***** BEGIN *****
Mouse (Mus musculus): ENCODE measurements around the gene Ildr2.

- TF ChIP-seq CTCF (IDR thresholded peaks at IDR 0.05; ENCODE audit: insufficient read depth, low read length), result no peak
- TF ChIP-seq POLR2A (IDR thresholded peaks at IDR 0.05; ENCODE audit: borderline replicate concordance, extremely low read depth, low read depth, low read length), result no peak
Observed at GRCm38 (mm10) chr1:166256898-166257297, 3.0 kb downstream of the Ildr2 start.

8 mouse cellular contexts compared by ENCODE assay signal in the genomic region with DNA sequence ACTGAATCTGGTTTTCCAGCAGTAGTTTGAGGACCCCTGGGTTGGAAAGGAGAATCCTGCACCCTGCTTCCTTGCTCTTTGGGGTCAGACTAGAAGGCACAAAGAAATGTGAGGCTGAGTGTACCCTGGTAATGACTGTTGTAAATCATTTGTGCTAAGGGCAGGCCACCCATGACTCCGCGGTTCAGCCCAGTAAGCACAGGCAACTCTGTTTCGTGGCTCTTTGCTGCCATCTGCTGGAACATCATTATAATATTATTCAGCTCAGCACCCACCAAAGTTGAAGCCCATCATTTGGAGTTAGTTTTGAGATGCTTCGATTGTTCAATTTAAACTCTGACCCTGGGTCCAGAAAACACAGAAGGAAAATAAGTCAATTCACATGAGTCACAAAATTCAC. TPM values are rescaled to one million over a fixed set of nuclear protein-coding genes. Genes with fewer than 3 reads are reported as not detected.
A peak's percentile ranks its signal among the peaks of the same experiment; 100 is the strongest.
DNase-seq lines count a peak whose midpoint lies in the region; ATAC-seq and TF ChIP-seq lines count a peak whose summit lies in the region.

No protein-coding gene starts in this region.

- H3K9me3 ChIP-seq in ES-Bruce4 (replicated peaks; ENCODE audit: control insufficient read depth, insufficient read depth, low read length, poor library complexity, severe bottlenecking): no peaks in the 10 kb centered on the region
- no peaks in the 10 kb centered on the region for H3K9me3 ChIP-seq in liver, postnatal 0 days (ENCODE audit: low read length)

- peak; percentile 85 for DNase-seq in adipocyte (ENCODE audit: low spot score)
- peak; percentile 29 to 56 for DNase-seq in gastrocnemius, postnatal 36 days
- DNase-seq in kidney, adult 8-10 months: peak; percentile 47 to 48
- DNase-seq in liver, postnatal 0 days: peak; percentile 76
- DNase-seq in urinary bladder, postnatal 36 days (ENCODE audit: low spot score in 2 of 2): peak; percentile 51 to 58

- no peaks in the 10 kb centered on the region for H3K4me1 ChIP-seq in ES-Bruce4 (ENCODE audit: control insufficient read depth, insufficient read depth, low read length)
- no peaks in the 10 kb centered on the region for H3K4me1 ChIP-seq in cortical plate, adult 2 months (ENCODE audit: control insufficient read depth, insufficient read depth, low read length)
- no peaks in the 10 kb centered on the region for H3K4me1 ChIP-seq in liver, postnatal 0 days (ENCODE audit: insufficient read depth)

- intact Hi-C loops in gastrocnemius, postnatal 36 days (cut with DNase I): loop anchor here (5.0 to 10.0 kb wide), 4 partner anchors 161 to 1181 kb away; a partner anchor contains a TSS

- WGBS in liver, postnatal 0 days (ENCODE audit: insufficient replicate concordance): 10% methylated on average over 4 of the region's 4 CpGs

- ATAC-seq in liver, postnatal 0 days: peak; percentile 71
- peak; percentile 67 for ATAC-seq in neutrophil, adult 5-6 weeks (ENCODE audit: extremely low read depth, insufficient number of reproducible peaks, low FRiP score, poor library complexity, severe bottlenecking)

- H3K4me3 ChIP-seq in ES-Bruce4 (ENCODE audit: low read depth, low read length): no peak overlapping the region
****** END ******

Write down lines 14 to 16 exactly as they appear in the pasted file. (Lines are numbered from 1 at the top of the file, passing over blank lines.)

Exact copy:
- DNase-seq in liver, postnatal 0 days: peak; percentile 76
- DNase-seq in urinary bladder, postnatal 36 days (ENCODE audit: low spot score in 2 of 2): peak; percentile 51 to 58

- no peaks in the 10 kb centered on the region for H3K4me1 ChIP-seq in ES-Bruce4 (ENCODE audit: control insufficient read depth, insufficient read depth, low read length)